Skies and clouds are rich in metaphor and references.  They are an archetype of the mysteries and magnificence of the divine.  The Jews were led out of Egypt to the Promised Land by a cloud pillar, and through much of ancient Judaism the cloud was used as a symbol for Yahweh.  Both Jesus and Muhammad rose to heaven in a cloud, and the Greek and Roman gods reside in the sky.  Clouds represent creation, wisdom, power, protection and fertility.  In Chinese poetry and in Taoist writings “clouds and rain” refer to sexual practices, sometimes in connection with the spiritual.  Other symbolic meaning of clouds found in such areas as tarot, armor, vernacular language and dream interpretation include epiphany, revelation, confusion, potential, impermanence, contemplation, creativity, higher truth and divine communication.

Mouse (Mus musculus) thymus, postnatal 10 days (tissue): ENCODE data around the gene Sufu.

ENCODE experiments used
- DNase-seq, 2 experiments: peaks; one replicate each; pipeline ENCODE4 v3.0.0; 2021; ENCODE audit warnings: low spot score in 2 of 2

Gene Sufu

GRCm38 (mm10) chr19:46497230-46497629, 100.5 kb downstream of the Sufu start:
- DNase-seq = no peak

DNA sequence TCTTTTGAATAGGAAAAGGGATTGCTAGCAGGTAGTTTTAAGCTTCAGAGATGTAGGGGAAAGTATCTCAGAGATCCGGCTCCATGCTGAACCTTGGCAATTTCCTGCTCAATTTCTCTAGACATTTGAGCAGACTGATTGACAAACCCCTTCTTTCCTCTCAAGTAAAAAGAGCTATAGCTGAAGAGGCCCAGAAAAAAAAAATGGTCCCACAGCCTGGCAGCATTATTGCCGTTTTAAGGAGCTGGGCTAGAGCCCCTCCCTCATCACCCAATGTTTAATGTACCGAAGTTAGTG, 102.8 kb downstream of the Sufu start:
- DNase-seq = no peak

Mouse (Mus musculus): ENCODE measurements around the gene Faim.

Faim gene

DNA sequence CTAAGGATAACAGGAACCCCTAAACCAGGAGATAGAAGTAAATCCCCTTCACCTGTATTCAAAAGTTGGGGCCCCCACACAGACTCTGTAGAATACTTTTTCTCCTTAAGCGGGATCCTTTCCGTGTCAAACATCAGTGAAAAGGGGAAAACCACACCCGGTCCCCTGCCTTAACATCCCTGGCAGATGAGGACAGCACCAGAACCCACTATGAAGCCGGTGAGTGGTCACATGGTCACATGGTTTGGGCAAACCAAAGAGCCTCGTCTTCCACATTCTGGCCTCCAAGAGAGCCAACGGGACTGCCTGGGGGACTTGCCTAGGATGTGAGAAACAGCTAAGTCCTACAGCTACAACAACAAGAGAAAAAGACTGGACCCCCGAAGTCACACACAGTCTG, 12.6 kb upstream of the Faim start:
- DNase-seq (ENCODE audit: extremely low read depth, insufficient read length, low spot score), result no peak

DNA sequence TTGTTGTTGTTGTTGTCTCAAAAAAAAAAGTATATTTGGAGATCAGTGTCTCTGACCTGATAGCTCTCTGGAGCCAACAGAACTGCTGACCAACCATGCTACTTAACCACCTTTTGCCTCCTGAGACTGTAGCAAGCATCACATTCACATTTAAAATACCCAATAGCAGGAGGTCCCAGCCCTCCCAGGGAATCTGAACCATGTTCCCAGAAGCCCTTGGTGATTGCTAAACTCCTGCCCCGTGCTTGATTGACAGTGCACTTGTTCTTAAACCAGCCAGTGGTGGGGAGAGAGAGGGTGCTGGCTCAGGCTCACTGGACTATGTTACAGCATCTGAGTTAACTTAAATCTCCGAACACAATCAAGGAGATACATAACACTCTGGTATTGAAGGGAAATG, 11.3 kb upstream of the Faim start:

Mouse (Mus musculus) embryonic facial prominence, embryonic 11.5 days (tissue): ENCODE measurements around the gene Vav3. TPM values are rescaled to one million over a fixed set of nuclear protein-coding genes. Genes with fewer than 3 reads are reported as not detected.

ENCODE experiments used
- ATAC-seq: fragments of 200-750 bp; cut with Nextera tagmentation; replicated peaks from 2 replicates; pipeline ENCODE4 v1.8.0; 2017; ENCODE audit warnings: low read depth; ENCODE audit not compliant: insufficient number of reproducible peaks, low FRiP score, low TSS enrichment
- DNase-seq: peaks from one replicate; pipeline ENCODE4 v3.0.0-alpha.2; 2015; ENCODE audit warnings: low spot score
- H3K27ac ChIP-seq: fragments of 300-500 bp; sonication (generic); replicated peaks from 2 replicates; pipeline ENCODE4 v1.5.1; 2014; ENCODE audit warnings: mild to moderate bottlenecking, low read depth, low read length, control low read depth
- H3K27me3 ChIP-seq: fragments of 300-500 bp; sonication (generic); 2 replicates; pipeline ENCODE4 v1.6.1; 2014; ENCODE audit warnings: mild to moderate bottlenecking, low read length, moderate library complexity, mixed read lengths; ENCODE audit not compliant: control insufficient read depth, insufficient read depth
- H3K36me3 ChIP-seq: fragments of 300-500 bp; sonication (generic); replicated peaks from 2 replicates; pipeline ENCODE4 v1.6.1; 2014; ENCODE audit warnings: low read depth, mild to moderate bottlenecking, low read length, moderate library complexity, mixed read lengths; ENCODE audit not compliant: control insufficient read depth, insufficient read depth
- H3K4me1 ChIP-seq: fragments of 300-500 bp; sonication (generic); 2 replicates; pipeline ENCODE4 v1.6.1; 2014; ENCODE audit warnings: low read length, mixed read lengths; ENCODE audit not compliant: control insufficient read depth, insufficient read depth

Clouds for Comment responds to the state of photography today, where everyone has a camera, everything is photographed, and the lines between the artistic and the personal, the hobbyist and the professional, the author and the audience are blurred.  It’s easy to get good results with new digital cameras; sophisticated software and firmware anticipate and correct what were previously common technical pitfalls.  Anyone can post or publish their work.  It’s both wonderful and horrible.

Saturated color photographs of sunsets and seascapes look treacly and mawkish like greeting cards and uplifting spiritual publicity.  In a world flooded with these kinds of images, no one picture of the sublime is memorable or meaningful.  Instead, they act as interchangeable markers for a range of meanings and associations.  Yet with all my suspicion of the sublime, I still want beauty, even if it is a mediated self –conscious beauty.